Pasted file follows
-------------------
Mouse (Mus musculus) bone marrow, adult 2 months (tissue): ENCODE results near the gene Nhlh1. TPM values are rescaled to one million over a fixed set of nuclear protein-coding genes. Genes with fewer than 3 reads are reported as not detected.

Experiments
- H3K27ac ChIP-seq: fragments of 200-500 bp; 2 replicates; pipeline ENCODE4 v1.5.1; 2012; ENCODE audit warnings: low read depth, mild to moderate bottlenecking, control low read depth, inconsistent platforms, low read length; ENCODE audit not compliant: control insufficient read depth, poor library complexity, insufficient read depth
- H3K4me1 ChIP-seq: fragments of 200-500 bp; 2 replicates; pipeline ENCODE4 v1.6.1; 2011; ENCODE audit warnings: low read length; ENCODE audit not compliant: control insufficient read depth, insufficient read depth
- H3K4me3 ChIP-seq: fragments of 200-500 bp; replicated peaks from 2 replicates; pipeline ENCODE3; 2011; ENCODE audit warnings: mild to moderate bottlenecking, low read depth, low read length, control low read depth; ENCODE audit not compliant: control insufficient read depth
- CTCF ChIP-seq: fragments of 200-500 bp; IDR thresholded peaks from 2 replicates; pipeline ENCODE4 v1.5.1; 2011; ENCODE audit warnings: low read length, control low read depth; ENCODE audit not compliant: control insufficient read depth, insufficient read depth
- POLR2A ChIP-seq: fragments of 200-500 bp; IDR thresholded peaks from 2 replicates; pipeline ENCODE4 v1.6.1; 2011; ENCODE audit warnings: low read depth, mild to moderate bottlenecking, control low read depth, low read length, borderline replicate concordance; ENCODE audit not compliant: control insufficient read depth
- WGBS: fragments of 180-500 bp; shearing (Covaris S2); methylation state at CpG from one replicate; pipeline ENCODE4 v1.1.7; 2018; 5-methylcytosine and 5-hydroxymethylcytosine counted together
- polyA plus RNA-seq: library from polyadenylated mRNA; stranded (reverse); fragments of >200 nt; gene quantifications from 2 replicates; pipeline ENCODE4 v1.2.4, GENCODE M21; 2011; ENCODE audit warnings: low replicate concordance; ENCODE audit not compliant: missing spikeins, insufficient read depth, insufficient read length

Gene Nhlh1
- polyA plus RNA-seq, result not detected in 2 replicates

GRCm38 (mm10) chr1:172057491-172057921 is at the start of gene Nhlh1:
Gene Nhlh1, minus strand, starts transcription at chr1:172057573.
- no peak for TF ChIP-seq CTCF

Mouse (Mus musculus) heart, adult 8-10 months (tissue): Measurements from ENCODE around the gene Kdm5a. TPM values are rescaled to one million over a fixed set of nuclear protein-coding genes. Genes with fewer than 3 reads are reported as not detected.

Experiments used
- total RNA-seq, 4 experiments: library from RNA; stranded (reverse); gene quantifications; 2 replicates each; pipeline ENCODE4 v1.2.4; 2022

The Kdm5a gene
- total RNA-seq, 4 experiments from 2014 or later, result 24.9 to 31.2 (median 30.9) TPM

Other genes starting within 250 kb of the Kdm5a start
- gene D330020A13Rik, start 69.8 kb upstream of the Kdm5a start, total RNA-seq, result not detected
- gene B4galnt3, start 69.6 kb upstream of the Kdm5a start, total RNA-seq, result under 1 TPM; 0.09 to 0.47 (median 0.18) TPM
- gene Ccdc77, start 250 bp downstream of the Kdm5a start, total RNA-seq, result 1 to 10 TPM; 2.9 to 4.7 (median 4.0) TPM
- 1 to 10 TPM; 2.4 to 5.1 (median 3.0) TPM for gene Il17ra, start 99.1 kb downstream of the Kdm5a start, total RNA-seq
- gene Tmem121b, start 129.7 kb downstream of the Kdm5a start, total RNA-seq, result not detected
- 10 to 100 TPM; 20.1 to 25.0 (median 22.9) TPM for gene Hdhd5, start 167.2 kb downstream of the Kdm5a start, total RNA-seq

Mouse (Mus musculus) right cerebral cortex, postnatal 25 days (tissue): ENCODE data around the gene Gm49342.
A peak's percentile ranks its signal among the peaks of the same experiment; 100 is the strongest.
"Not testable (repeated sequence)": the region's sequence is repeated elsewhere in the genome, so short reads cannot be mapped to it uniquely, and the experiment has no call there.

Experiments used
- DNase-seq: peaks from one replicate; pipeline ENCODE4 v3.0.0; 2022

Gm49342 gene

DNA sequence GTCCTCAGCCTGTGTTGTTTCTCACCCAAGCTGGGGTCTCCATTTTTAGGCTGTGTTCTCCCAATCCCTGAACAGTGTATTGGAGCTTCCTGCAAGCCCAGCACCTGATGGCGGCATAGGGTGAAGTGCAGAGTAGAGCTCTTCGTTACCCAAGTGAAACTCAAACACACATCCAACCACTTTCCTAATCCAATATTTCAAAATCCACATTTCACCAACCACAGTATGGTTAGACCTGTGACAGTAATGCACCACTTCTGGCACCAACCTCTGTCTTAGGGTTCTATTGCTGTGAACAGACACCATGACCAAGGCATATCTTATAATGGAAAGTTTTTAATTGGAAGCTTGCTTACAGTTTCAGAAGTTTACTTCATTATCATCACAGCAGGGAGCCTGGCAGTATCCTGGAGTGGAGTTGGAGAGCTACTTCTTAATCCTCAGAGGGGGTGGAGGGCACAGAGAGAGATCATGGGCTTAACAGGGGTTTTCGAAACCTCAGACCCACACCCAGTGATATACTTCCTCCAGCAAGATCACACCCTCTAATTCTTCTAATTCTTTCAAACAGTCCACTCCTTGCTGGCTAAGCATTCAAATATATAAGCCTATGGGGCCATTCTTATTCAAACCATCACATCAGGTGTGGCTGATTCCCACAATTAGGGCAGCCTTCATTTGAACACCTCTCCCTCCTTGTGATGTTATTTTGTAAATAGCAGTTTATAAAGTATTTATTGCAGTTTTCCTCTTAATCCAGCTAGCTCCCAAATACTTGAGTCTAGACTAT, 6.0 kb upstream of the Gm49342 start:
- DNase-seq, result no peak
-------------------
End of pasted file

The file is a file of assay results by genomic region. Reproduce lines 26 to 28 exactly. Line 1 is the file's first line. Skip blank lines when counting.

- 10 to 100 TPM; 20.1 to 25.0 (median 22.9) TPM for gene Hdhd5, start 167.2 kb downstream of the Kdm5a start, total RNA-seq

Mouse (Mus musculus) right cerebral cortex, postnatal 25 days (tissue): ENCODE data around the gene Gm49342.
A peak's percentile ranks its signal among the peaks of the same experiment; 100 is the strongest.